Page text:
Where Are the Men?

We recognize the problem. Will we admit the cause?

Video recently emerged of a black man behaving erratically and threateningly on a crowded New York City subway. When he seated himself next to two women, they got up to move away, but the man forcibly grabbed one of them and sat her back down. The woman, eyes closed and terror on her face, repeatedly mouthed, “Help me.” Nobody flinched. They watched (and filmed) as this man, probably no more than 150 pounds, then shouted at her, grabbed her by the hair, and shoved her.

“What does it say about society that not a single man stepped in to help—they allowed it to happen?” Rita Panahi of Sky News Australia asked. That is a terrific question.

The answer is that society is suffering from a dangerous dearth of men willing to stand up as protectors. Panahi rightly called this “another sign that our civilization is in serious decline.”

A much graver incident was the mass murder in Uvalde, Texas. The scene is sickening beyond imagination: A deranged 18-year-old murdering 19 third- and fourth-graders and two teachers, while 19 armed police officers stand outside the room, armed with tactical gear, waiting for permission to enter for nearly an hour. The commander on the scene held the officers back because he assumed all the children were already dead.

Many people were justifiably outraged. Society still shames cowardice. We still expect men to stand and defend those helpless to defend themselves. I find this extraordinary, considering how hard society has worked to cast masculinity as “toxic” and trash man’s duty as protector and defender.

Naturally people are self-absorbed. Men must be taught to look after the weak and helpless, to sacrifice for others. We must be trained to protect women and children. Rather than teaching this, our “enlightened” society condemns it as patronizing and patriarchal. They insist that women can fend for themselves.

The results provide a powerful example of the danger in throwing out tradition and reshaping society based on our own ideas—ideas like sex roles don’t matter and, more perversely, that gender is fluid. As we embrace these errors, we should expect more and more such tragic events. Emasculating our protectors makes us vulnerable to terrible evils.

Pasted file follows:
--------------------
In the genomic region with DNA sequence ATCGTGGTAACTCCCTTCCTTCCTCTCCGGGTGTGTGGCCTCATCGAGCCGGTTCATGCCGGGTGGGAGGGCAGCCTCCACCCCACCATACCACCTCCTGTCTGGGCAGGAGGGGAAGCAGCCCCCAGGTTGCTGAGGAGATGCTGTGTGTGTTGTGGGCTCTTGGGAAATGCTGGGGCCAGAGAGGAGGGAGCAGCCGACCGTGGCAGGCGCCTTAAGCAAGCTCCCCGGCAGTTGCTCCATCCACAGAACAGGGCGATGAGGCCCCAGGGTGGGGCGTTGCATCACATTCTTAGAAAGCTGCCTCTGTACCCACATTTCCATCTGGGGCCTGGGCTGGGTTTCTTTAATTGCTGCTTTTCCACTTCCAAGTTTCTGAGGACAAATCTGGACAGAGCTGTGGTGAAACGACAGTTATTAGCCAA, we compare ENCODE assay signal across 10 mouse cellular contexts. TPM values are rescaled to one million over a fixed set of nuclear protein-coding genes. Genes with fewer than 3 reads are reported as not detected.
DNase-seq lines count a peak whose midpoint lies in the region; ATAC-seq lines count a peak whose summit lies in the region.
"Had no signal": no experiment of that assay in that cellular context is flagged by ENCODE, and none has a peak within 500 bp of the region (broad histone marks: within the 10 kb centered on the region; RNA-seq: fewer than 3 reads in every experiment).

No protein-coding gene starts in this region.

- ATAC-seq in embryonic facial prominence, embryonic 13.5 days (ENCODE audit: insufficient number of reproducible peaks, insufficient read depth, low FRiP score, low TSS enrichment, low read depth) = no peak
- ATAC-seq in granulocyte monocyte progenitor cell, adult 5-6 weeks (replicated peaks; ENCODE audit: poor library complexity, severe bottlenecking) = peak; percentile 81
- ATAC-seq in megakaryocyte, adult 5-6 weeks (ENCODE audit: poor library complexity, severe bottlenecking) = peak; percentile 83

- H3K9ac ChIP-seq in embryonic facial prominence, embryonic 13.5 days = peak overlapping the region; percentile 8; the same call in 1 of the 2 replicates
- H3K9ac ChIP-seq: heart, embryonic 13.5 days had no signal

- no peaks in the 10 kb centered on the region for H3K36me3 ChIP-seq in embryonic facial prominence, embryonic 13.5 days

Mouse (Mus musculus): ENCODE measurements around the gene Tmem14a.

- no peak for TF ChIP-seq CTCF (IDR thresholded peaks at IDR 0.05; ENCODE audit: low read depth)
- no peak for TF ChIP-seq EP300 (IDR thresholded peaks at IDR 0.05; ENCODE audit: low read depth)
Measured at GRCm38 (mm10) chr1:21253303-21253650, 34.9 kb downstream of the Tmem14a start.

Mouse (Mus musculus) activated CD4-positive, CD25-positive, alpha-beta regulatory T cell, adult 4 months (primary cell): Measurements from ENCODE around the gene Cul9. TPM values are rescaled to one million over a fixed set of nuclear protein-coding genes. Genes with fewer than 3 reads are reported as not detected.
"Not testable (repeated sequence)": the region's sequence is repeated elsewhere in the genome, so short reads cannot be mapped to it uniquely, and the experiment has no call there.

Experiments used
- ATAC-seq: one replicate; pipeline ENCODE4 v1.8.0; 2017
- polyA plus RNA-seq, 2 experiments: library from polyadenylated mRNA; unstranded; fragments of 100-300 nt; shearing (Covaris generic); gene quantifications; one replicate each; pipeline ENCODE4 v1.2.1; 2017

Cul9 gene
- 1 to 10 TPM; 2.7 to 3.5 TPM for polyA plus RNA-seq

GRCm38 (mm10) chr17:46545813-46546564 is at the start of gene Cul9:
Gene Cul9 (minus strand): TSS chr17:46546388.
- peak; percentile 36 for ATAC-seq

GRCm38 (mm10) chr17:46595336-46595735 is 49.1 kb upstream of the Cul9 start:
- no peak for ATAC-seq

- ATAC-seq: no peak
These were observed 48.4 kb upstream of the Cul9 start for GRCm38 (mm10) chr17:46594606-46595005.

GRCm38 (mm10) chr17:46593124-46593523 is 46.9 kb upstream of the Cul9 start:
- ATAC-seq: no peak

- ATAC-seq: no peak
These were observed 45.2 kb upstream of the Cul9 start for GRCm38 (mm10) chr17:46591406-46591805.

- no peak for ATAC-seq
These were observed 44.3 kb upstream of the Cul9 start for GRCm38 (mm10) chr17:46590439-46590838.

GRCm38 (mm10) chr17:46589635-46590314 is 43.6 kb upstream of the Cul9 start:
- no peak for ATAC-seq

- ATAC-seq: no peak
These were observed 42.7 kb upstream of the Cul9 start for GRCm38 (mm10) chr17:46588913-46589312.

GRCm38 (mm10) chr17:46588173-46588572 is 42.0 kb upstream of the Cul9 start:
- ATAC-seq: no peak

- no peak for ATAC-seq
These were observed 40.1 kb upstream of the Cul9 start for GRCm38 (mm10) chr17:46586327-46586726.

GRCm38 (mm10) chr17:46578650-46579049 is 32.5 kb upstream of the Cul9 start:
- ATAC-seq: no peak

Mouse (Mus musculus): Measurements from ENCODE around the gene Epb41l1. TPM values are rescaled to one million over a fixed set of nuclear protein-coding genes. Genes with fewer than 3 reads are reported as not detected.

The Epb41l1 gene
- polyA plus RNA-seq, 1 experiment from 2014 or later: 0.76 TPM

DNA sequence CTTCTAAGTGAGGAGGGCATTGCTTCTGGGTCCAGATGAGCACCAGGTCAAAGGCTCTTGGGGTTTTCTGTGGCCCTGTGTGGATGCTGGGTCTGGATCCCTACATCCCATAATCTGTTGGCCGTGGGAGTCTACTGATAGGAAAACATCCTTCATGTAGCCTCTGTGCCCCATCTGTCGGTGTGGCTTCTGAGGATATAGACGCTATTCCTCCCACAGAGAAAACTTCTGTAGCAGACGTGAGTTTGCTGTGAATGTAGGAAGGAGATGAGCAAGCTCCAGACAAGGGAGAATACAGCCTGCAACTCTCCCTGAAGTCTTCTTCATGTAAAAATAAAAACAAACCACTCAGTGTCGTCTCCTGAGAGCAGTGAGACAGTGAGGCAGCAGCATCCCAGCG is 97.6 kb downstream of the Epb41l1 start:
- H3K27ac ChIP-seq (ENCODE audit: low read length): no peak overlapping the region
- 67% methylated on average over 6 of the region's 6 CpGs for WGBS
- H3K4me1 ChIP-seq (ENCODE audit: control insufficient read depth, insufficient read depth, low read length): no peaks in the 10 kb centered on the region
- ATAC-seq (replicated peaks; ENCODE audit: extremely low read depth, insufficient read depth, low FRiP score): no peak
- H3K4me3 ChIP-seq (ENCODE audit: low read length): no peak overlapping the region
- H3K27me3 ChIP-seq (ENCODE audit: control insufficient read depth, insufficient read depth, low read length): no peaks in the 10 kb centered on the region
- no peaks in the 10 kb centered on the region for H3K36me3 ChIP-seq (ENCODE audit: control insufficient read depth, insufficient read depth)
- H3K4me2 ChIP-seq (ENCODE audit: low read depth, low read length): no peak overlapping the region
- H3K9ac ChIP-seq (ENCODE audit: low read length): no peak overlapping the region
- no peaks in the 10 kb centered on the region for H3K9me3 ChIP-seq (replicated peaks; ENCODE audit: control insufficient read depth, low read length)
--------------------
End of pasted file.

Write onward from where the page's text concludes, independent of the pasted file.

But it’s not just tradition we are throwing out: It is God’s design. A man’s duty to protect is God-given.

God designed men with a greater capacity for physical strength, and a tougher mental and emotional temperament, than women. There are obviously weak men and tough women, and God wants women to be strong as well. But He designed her capacity for physical strength to be less, and for her to express her strength differently from a man.

Is it arbitrary or unfair for God to give men greater physical, mental and emotional toughness? God created physical strength in men to be unselfishly used to protect those who have less strength—who are being grabbed by the hair, for instance, or menaced by a gunman. God’s purpose is for us men to overcome our natural selfishness, to protect, provide for and defend women and to benefit society.

The Apostle Paul wrote, “I have shewed you all things, how that so labouring ye ought to support the weak …. We then that are strong ought to bear the infirmities of the weak, and not to please ourselves” (Acts 20:35; Romans 15:1). In Isaiah 1:23, God condemns our selfish society and men who neglect the needs of widows and the fatherless—women without husbands and children without fathers. He says providing a masculine presence and relieving their affliction is pure religion (verse 17; James 1:27).

What a terrible price we are paying for dismantling the godly masculine role.

As outraged as people are at the police officers’ cowardice in Uvalde, this is not merely the moral failure of a couple dozen officers. It is the inevitable result of society ignoring, then attacking, God’s law and even God’s natural design—pillars that have supported family and civilization for millenniums.

Society continually accuses police of racism, excessive force and other evils. Should we be so shocked when they hesitate to act in a situation requiring courage and conviction, not to mention force and violence? How can we keep blasting masculinity, then be aghast at the lack of masculinity?

In Isaiah 3:1-3, God says that He has cursed our rebellious society by removing the strong, capable, courageous, masculine leaders. Without the mighty man, the man of war, the captain of 50, the incident commander, the officer, the subway rider willing to confront a threat, a nation is cursed and vulnerable.

In Leviticus 26:19, God warns that if we rebel against Him, “I will break the pride of your power.” This has happened: Our nation has turned into cowards. We cower outside the classroom door, in the face of one skinny man clutching a woman by the hair, and at the prospect of being canceled. Evil spreads—unless it is confronted. And people are cursed.

It is crucial that we men embrace our God-given duty as protectors, and that we teach our sons to do the same. Our book Biblical Manhood will educate you about that duty. It provides detailed, practical direction on how to fulfill seven God-given roles for men, including protector. It shows how a man can build this godly mindset and come to think more like God, who Himself is a Defender of the weak, a Protector of the helpless.